Prevalence and self-reported health consequences of vaginal practices in KwaZulu-Natal, South Africa : findings from a household survey

Smit, J. and Chersich, M. F. and Beksinska, M. and Kunene, B. and Manzini, N. and Martin Hilber A., and Scorgie, F.. (2011) Prevalence and self-reported health consequences of vaginal practices in KwaZulu-Natal, South Africa : findings from a household survey. Tropical medicine and international health : TM & IH : a European journal, 16 (2). pp. 245-256.

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Official URL: http://edoc.unibas.ch/dok/A6002308

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Objectives To investigate population-level prevalence of vaginal practices, their frequency and self-reported health consequences in KwaZulu-Natal, South Africa. Methods A household survey using multi-stage cluster sampling was conducted in 2007. Women aged 18-60 (n = 867) were interviewed on demographics, sexual behaviours and vaginal practices, focusing on intravaginal practices. Design-based analysis used multivariate logistic regression to identify factors associated with intravaginal or any practice. Results Most women currently perform vaginal practices (90.2%), with 34.8% reporting two and 16.3%</=3 practices. Internal cleansing, the commonest practice (63.3% of women), is undertaken frequently (61.6% cleansing twice daily; 20.0% using </=2 products). Fewer report application (10.1%), insertion (11.6%) or ingestion (14.3%) practices. Hygiene is a common motivation, even for the 23.2% of women reporting intravaginal practices around the time of sex. Prevalence of any practice was lower among women with tertiary education than those without primary education (AOR = 0.26, 95% CI = 0.08-0.85), nearly twice as common in sexually active women (95% CI = 1.05-3.56) and increased as overall health status declined. Adjusted odds of intravaginal practices were 1.8-fold higher in women reporting unprotected sex (95% CI = 1.11-2.90). Few reported health problems with current practices (0.6%); though, 12.6% had ever-experienced adverse effects. Conclusions Vaginal practices are common in KwaZulu-Natal. Although self-reported health problems with current practices are rare, high lifetime risk of adverse events and potential for asymptomatic but clinically important damage make continued research important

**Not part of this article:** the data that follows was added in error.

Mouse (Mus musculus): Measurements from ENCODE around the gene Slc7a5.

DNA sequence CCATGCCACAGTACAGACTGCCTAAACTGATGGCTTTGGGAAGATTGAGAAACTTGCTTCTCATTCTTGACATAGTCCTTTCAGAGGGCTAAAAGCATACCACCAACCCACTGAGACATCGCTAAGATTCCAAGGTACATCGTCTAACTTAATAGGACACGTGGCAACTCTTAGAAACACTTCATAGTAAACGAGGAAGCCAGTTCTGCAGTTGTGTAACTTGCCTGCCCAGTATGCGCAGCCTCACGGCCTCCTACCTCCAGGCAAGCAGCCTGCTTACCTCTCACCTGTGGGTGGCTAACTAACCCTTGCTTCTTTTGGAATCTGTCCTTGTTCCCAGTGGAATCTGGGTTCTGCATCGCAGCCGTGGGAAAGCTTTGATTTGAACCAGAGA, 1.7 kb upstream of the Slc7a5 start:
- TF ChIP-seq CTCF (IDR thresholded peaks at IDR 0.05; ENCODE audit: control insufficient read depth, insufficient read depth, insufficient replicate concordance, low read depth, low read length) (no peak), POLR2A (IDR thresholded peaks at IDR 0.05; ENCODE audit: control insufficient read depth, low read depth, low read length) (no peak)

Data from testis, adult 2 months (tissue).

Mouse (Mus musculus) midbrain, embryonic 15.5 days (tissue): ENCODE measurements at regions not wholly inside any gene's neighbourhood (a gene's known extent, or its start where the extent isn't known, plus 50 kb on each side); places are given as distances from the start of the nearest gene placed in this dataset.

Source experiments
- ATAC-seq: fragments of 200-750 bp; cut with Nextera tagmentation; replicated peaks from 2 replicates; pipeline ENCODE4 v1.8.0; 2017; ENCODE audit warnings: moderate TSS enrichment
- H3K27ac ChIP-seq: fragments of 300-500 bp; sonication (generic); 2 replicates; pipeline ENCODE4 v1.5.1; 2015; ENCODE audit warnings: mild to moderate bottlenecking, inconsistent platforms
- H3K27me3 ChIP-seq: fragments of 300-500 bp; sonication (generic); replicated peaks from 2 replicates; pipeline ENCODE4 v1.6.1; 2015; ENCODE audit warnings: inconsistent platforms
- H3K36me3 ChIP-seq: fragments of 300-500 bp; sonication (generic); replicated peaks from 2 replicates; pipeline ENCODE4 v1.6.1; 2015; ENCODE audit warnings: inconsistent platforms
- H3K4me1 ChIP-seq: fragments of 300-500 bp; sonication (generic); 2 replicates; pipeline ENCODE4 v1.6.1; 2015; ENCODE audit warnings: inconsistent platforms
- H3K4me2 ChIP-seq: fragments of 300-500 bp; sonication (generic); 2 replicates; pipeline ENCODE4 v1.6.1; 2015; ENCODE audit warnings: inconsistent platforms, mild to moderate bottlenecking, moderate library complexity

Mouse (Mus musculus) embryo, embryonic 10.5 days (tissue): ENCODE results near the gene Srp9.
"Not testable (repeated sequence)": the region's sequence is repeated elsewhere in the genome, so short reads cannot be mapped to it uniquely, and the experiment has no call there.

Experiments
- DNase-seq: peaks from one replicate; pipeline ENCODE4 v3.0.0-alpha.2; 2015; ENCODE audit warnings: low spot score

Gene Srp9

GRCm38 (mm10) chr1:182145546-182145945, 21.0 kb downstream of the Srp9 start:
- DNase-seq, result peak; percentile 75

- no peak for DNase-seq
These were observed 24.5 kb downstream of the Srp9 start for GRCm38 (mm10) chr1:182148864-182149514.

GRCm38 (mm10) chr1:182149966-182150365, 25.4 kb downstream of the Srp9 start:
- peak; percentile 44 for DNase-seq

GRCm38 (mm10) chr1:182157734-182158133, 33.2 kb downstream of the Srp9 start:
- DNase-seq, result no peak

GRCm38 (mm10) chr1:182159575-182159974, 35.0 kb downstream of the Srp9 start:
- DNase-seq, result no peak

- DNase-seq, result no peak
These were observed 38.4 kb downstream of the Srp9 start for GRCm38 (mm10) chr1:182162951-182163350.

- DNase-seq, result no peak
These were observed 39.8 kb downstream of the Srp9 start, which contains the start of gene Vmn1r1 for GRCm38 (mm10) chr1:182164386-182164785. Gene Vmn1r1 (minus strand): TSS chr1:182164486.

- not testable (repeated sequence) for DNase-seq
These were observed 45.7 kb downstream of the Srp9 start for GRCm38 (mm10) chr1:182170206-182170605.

Faculties and Departments:09 Associated Institutions > Swiss Tropical and Public Health Institute (Swiss TPH) > Former Units within Swiss TPH > Sexual and Reproductive Health (Zahorka)
UniBasel Contributors:Martin Hilber, Adriane
Item Type:Article, refereed
Article Subtype:Research Article
Publisher:Blackwell Science
Note:Publication type according to Uni Basel Research Database: Journal article
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Last Modified:05 Sep 2018 08:01
Deposited On:08 Nov 2012 16:12

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